Can you appoint a guardian in a will?

While it’s heart wrenching to think about not being there to raise your children, imagine a court choosing their guardian without input from you. That's why it's important to nominate a guardian in your will while it's still up to you.

What is a guardian?

This is the person who will be raising your children. A guardian is legally responsible for your child’s physical care, health, education, and other daily needs until your child reaches 18 years of age.

Some things to consider when selecting a guardian:

  • Does this person love your children?

  • Does the person have a good relationship with your children?

  • Does the person share your values, ethics, spiritual beliefs, and morals?

  • Is this person up to the task of raising your children?

  • Where does this person live? Will there be enough space for your children? Would your children be separated from their friends and family members?

  • Is this person in a stable relationship?

  • Is this person in good health?

Once you select someone it is important to discuss it with him or her. While most people are flattered, some simply cannot accept the responsibility for whatever reason. It's also a good idea to consider appointing an alternate guardian in case your first choice becomes unavailable.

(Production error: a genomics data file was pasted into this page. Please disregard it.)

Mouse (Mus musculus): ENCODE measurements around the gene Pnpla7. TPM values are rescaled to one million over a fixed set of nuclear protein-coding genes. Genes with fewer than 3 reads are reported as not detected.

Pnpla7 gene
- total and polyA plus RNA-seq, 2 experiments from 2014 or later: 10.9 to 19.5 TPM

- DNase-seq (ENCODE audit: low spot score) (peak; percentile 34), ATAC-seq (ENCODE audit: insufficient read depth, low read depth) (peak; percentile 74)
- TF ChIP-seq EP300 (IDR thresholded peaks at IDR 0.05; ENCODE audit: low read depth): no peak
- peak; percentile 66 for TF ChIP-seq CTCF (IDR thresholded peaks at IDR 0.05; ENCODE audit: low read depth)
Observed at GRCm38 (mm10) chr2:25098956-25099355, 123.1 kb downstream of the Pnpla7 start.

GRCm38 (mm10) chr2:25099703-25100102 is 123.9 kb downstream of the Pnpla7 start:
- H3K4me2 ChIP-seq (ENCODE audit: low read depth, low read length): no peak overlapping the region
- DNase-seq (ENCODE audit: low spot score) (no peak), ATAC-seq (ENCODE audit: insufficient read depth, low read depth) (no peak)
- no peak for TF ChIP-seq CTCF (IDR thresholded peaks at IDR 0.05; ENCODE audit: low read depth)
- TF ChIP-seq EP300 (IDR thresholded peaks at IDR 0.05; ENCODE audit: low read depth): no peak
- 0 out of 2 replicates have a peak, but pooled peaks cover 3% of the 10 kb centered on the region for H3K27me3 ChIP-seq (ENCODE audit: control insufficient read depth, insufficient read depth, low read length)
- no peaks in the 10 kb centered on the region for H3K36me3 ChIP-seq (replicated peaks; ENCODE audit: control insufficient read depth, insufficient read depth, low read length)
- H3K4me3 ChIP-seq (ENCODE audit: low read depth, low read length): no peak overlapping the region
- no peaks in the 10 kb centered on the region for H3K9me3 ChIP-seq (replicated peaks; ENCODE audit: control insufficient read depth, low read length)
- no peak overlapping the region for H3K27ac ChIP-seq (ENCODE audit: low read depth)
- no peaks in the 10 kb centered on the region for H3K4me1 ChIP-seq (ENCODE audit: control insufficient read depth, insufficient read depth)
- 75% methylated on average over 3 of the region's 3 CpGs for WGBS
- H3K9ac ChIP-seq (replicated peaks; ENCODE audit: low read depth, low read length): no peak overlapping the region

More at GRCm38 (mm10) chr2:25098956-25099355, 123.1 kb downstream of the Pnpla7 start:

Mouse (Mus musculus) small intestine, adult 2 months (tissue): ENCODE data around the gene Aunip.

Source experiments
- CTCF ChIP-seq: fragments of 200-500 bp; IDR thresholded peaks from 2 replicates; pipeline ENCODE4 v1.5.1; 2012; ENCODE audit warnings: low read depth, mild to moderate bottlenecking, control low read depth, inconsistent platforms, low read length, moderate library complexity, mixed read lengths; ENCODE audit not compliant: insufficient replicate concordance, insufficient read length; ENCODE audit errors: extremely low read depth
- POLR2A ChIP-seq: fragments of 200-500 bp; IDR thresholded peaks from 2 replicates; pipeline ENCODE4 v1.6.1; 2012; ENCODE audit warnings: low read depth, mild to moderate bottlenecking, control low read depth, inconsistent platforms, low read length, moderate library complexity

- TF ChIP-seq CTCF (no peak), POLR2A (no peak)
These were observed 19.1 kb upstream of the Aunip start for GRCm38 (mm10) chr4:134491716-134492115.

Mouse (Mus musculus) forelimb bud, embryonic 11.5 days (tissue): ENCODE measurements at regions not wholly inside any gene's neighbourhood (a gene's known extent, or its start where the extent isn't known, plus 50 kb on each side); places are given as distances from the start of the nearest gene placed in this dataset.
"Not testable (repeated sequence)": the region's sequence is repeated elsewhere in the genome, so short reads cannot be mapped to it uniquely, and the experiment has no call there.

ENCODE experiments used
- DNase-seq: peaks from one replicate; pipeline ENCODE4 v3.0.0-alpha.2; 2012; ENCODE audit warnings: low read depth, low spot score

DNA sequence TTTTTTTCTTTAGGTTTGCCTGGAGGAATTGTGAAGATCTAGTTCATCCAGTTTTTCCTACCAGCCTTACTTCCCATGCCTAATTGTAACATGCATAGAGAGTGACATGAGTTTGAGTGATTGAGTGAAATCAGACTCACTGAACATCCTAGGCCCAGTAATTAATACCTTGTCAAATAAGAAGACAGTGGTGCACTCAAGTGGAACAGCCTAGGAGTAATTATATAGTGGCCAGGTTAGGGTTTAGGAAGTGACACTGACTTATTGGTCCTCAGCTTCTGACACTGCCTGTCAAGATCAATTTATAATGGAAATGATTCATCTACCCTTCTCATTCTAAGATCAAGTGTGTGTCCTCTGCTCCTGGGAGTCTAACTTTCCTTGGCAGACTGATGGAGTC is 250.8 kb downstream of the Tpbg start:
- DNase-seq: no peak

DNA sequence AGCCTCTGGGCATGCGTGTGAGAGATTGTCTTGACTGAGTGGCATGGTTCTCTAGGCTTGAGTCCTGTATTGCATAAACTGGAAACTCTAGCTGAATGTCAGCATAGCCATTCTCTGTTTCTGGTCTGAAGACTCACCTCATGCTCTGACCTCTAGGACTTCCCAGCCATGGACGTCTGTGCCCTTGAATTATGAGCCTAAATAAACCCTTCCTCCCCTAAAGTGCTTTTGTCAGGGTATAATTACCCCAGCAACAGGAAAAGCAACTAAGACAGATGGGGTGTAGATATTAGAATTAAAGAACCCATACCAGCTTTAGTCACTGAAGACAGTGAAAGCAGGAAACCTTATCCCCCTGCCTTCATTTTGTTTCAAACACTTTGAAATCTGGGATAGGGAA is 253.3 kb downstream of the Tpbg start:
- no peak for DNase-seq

What happens if you do not appoint a guardian?

If you have minor children, naming a guardian for them is one of the most important reasons you need a will.

If you should die without a will, and fail to designate a guardian, the courts will decide who takes care for your minor children.

Robert Adler, Esq. is an attorney who focuses his practice on wills, trusts and estates. He can be reached at 212-843-4059 or 646-946-8327.

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